Saturday, January 3, 2009

Cleaving keats

negative capability cleave

i didn’t have a dispute—but a disquisition
with dilke on various subjects—several things
dove-tailed in my mind—and then it struck me
what quality formed—a man of achievement
especially in literature—which shakespeare
possessed so enormously—negative capability
when a man is—capable of being in uncertainties
mysteries, doubts—without any irritable reaching
after fact and reason—coleridge, for instance
would let go by a—fine isolated verisimilitude
caught from the—penetralium of mystery
from being incapable of—remaining content
with half-knowledge—this pursued thru volumes
would perhaps take us—no further than this
that with a great poet—the sense of beauty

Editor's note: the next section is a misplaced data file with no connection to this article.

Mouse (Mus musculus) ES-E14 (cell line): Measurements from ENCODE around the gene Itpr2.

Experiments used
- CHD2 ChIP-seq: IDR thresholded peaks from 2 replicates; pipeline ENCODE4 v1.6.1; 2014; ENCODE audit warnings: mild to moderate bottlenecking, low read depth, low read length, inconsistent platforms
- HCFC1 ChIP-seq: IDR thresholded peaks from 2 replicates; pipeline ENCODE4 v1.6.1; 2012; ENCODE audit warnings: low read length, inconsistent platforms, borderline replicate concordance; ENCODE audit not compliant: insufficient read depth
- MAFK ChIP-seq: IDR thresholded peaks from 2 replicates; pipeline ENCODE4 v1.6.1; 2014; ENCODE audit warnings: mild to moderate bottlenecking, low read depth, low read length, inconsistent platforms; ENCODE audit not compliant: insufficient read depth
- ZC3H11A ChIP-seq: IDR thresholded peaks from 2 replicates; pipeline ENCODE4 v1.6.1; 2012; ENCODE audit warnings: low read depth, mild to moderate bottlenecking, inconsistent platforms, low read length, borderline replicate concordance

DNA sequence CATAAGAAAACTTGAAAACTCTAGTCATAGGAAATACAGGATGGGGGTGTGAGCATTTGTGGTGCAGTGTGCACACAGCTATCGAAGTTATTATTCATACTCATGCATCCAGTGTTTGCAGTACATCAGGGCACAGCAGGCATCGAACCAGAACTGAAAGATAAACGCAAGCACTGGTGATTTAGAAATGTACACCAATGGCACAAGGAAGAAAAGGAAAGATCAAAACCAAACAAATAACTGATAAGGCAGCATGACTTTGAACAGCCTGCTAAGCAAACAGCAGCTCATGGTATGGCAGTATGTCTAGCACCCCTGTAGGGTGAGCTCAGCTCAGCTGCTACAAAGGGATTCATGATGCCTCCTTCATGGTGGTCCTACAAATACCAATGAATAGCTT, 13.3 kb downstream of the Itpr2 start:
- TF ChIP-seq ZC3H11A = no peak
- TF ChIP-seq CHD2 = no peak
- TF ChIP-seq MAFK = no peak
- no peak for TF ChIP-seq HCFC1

overcomes every—other consideration

obliterating—all consideration

Please note:

Laurie, Phuoc-Tan, Jennifer, Diana:

After posting my somewhat discursive linear opinings about our various & sundry cleaving efforts in regard to Keats’ idea of ‘negative capability—I paused a moment & asked myself what was wrong with what I said.

It wasn’t particularly what was wrong with ‘what’ I was saying—but rather ‘how’ I was saying it. So that rather than cleaving all of my Keats message to you—I simply cleaved the relevant Keats passage in his letter of Sunday [21 Dec. 1817] Hampstead to his brothers.

The resulting two vertical cleaves have some interesting new slants on the cleave composition process—nothing particularly amazing or insightful. Although I did like the way the Keatsian vertical stanzas ended the way they did:

"a great poet overcomes every obliterating"

"the sense of beauty—other considerations all considerations"

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